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  • Temperature Change and resulting Sweats of vehicle

    Ok, a wierd topic. I live in the rust belt (SW Ohio) , yesterday the temp went from 30 degrees to 64 degrees in about an hour ,than back to 30s . My truck sets in a pole barn with concrete floor and pressboard walls inside. Water was running off the truck everywhere. I hate to see this, it causes water in places you could never protect in buildup. feel truck is rusting down in place. Is their a way to protect truck without spending a fortune. Any help appreciated. Randy

    Randy Wilkin
    1946 M5 Streetrod
    Hillsboro,Ohio 45133
    Randy Wilkin
    1946 M5 Streetrod
    Hillsboro,Ohio 45133

  • #2
    One expensive solution is to buy an auto storage bubble. You can seal your truck into this bubble, turn on the electic blower to inflate it, and it will stay at one temperature, dry as a bone.

    Here's a link - http://www.carcapsule.com/

    I know a fellow with an expensive custom Chevy who keeps it stored whenever it's not in the trailer or being shown.

    Chris Pile
    Midway Chapter SDC
    The Studebaker Special
    The only difference between death and taxes is that death does not grow worse every time Congress convenes. - Will Rogers

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    • #3
      It would help a lot to put a sheet of heavy plastic over that concrete floor. A lot of sweat comes up from there.

      Oglesby,Il.
      Anybody that drives faster than me is a maniac.Anybody that drives slower than me is an idiot.
      Oglesby,Il.

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      • #4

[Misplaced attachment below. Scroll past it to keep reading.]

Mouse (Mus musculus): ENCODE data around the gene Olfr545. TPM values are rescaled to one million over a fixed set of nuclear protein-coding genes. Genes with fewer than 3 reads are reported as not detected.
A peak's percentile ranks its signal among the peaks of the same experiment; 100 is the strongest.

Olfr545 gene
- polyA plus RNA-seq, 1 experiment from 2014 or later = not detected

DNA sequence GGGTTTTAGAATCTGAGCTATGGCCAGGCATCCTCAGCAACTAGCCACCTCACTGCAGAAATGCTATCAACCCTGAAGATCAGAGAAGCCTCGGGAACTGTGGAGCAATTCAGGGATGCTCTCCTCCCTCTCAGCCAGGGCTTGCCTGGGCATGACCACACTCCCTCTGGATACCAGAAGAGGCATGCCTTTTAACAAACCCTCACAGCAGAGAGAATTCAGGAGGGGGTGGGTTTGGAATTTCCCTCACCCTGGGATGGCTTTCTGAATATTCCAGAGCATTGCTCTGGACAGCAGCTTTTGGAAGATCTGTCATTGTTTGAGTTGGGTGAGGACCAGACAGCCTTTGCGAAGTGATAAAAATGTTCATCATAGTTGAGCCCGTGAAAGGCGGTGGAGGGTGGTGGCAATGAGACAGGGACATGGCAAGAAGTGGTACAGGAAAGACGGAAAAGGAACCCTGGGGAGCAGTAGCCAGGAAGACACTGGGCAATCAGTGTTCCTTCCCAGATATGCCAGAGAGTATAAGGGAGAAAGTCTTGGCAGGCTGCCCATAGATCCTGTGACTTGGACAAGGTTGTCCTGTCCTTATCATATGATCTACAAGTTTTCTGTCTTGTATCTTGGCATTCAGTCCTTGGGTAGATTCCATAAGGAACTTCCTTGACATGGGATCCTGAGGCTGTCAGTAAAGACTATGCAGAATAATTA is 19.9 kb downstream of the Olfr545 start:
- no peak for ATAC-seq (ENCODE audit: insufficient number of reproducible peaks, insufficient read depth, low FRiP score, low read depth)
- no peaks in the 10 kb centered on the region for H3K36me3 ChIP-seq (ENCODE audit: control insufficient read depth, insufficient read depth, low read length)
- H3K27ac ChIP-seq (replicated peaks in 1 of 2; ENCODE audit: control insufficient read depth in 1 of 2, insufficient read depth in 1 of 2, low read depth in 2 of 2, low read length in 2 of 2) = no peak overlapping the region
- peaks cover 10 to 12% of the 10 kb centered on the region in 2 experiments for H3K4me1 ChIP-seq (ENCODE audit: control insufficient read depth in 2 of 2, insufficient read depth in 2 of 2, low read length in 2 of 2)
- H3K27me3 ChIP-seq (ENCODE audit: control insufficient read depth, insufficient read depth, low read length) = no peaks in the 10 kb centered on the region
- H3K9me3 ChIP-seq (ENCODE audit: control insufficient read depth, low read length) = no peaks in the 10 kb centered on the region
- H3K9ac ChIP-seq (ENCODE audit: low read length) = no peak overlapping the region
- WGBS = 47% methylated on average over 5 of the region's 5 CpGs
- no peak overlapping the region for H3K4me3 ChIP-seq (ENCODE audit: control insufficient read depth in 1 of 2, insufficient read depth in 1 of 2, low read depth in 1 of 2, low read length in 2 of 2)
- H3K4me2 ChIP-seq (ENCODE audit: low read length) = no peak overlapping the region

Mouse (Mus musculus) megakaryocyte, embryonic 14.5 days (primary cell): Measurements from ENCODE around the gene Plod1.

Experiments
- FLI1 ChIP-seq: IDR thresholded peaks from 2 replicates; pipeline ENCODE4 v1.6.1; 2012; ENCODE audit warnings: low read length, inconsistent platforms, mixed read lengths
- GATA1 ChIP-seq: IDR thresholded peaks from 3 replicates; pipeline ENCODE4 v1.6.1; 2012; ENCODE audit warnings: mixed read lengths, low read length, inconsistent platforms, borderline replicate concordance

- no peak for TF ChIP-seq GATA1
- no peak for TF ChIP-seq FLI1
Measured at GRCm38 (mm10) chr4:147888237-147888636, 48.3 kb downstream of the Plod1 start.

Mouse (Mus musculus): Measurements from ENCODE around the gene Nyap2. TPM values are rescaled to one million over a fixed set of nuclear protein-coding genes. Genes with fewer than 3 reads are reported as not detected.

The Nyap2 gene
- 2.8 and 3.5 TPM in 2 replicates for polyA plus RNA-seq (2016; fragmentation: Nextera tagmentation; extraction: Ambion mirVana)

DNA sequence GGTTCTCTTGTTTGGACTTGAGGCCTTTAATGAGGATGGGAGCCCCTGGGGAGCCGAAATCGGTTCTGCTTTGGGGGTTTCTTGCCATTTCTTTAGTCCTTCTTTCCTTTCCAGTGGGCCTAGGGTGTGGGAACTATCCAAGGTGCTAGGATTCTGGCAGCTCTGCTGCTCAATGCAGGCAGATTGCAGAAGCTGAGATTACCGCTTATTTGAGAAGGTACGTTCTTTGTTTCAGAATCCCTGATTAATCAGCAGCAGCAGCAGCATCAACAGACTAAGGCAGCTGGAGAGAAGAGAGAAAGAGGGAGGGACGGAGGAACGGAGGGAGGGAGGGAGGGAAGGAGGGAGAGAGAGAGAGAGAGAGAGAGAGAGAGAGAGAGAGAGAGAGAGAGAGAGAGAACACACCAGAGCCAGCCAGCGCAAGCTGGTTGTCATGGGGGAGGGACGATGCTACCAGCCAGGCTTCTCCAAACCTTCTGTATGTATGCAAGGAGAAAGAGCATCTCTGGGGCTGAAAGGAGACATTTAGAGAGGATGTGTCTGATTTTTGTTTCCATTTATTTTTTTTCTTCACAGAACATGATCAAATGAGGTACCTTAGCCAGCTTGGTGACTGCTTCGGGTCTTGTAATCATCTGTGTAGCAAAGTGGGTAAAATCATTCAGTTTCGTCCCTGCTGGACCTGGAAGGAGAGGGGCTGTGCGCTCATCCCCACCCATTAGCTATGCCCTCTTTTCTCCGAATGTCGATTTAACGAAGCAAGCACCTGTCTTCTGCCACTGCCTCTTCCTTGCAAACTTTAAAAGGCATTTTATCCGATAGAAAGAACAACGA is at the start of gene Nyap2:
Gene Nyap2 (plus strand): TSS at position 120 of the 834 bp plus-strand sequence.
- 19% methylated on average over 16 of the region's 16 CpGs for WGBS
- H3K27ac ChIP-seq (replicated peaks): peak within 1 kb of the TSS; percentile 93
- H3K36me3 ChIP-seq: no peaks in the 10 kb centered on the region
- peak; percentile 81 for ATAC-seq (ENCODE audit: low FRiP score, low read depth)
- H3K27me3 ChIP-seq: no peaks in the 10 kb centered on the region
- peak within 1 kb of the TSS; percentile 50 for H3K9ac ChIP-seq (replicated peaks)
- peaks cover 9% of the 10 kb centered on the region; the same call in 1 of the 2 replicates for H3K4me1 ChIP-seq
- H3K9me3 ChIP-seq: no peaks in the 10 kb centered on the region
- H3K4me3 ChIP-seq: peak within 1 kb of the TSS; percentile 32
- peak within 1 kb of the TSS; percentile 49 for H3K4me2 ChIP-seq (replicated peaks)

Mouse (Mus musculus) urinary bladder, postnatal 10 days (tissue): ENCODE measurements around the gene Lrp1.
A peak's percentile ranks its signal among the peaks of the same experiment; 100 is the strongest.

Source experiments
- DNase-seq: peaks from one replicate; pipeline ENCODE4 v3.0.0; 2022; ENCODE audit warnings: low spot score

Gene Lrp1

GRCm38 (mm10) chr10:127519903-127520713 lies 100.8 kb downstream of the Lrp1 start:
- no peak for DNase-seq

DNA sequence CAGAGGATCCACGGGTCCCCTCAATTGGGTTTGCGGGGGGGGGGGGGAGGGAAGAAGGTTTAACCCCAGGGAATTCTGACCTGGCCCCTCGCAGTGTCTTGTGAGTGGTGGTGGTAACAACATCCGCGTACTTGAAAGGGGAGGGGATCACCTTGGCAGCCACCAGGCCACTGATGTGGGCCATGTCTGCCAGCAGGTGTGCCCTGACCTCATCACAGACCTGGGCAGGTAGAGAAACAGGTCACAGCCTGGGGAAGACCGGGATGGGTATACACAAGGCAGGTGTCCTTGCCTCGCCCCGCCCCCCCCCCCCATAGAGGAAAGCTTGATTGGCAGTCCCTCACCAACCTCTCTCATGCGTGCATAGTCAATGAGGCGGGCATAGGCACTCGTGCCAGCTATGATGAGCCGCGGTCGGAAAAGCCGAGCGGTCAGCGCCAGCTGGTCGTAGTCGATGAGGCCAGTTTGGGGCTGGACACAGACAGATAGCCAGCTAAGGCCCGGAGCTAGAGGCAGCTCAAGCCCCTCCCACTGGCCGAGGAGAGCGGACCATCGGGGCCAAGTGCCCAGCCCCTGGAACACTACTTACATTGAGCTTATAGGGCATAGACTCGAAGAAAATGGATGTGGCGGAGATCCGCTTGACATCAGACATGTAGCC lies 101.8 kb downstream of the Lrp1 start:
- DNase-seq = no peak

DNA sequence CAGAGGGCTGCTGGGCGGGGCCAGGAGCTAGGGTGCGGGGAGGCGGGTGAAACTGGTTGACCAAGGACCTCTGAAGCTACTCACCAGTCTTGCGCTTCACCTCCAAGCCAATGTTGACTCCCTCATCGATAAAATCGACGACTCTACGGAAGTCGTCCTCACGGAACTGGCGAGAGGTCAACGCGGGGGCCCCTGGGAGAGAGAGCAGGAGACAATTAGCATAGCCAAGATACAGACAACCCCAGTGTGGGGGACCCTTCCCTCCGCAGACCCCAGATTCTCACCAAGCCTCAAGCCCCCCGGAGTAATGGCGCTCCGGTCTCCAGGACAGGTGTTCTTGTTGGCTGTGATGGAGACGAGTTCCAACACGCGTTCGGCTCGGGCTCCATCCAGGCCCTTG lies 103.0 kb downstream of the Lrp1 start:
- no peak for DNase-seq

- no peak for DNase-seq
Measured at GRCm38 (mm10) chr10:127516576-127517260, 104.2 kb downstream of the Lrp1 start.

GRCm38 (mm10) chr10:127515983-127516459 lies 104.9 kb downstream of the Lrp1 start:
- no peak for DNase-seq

Randy

        First off - Nice Truck []

        The auto storage bubble seems like a fine idea.

        I could be flippent and say things like: Heat the garage, Move to Arizona, etc. but that's not your question.

        When you cool 64 deg air to 30 deg. you will get condensation, that's why they put drains on air conditioners. The plastic on the floor will reduce moisture from the concrete but not stop the condensation from the air.

        A heavy car cover will help because it will insulate the vehicle surface but won't stop condensation completely. Certainly won't stop condensation underneath.

        For your problem, I'd recommend the cover and a good fan to move the air around and under the vehicle to reduce condensation and speed evaporation, unless you want to invest in the bag.

        Bob

        PS- Condensation is not much of a problem in Michigan currently, it laying outside in drifts



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        • #5
          thanks for the ideas . Want to do something, I had a 70 440 6pk Cuda (before they were valuable) that set in a garage that swet a lot and it needed new door panels when it was about 4 years old. Want truck to last a long time . would be upset if truck lasted this long without me and when down the tubes after being brought from Kansas to Ohio.

          Randy Wilkin
          1946 M5 Streetrod
          Hillsboro,Ohio 45133
          Randy Wilkin
          1946 M5 Streetrod
          Hillsboro,Ohio 45133

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          • #6